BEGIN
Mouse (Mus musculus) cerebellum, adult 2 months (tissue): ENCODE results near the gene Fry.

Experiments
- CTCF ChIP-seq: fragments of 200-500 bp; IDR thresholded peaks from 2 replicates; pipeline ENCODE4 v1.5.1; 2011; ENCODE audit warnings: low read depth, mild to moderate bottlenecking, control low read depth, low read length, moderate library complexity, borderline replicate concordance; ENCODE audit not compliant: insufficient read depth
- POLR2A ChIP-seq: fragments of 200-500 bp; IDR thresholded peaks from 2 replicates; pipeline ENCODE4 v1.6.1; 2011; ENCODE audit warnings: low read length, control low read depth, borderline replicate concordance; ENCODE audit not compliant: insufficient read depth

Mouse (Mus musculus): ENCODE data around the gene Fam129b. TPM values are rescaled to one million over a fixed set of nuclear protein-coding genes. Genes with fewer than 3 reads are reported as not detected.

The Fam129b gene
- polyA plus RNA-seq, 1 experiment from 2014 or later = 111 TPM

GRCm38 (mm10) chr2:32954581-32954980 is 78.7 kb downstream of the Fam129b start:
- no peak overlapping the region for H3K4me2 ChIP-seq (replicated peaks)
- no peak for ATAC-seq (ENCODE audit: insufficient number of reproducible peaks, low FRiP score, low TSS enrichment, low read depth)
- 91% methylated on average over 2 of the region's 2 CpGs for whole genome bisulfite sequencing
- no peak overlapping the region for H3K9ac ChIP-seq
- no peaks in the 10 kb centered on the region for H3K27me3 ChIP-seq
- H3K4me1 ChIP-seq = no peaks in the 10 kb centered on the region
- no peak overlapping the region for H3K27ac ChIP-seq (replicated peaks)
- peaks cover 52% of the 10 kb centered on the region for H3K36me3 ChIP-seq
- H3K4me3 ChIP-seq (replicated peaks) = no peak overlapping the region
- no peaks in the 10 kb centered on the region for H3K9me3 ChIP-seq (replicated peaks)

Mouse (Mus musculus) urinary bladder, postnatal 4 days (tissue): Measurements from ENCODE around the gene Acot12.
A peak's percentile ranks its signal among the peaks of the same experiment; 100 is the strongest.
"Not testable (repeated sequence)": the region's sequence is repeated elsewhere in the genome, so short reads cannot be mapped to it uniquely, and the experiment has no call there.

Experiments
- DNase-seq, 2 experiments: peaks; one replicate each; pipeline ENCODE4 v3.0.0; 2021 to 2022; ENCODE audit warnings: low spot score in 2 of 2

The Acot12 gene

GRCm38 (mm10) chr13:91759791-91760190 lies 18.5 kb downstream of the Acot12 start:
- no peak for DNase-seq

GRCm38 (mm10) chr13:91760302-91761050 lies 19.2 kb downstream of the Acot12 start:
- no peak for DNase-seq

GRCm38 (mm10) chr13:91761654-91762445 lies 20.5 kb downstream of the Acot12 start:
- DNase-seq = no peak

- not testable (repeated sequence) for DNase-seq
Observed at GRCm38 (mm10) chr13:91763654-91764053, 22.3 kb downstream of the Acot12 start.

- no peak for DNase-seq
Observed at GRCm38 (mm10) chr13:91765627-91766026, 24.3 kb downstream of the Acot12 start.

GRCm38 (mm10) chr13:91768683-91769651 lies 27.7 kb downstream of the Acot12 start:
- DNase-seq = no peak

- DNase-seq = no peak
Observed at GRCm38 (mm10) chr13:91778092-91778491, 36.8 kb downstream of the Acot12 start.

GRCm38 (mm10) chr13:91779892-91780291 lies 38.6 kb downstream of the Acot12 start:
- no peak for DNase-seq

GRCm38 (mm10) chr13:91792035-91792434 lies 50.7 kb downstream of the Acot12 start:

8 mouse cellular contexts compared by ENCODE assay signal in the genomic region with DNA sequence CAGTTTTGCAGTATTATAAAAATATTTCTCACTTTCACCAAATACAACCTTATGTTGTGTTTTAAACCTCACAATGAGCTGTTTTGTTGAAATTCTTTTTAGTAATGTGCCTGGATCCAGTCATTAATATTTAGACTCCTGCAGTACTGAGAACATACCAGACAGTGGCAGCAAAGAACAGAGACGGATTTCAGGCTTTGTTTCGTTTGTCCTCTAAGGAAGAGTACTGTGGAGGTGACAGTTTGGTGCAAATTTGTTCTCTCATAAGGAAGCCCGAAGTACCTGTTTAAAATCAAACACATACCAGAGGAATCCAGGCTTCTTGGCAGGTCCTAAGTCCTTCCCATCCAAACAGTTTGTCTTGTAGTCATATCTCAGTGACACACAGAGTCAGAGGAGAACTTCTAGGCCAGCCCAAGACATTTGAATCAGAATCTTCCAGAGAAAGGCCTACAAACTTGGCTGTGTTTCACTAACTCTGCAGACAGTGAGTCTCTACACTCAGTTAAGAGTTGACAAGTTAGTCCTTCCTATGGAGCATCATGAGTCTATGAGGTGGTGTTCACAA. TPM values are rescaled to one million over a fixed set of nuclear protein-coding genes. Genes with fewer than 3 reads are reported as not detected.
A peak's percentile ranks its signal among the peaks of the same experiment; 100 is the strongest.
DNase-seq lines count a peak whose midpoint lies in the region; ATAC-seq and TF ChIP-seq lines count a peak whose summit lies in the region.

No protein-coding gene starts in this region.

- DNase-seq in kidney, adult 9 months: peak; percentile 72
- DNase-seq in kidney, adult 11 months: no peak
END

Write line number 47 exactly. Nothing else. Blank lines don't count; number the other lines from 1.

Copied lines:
- DNase-seq in kidney, adult 11 months: no peak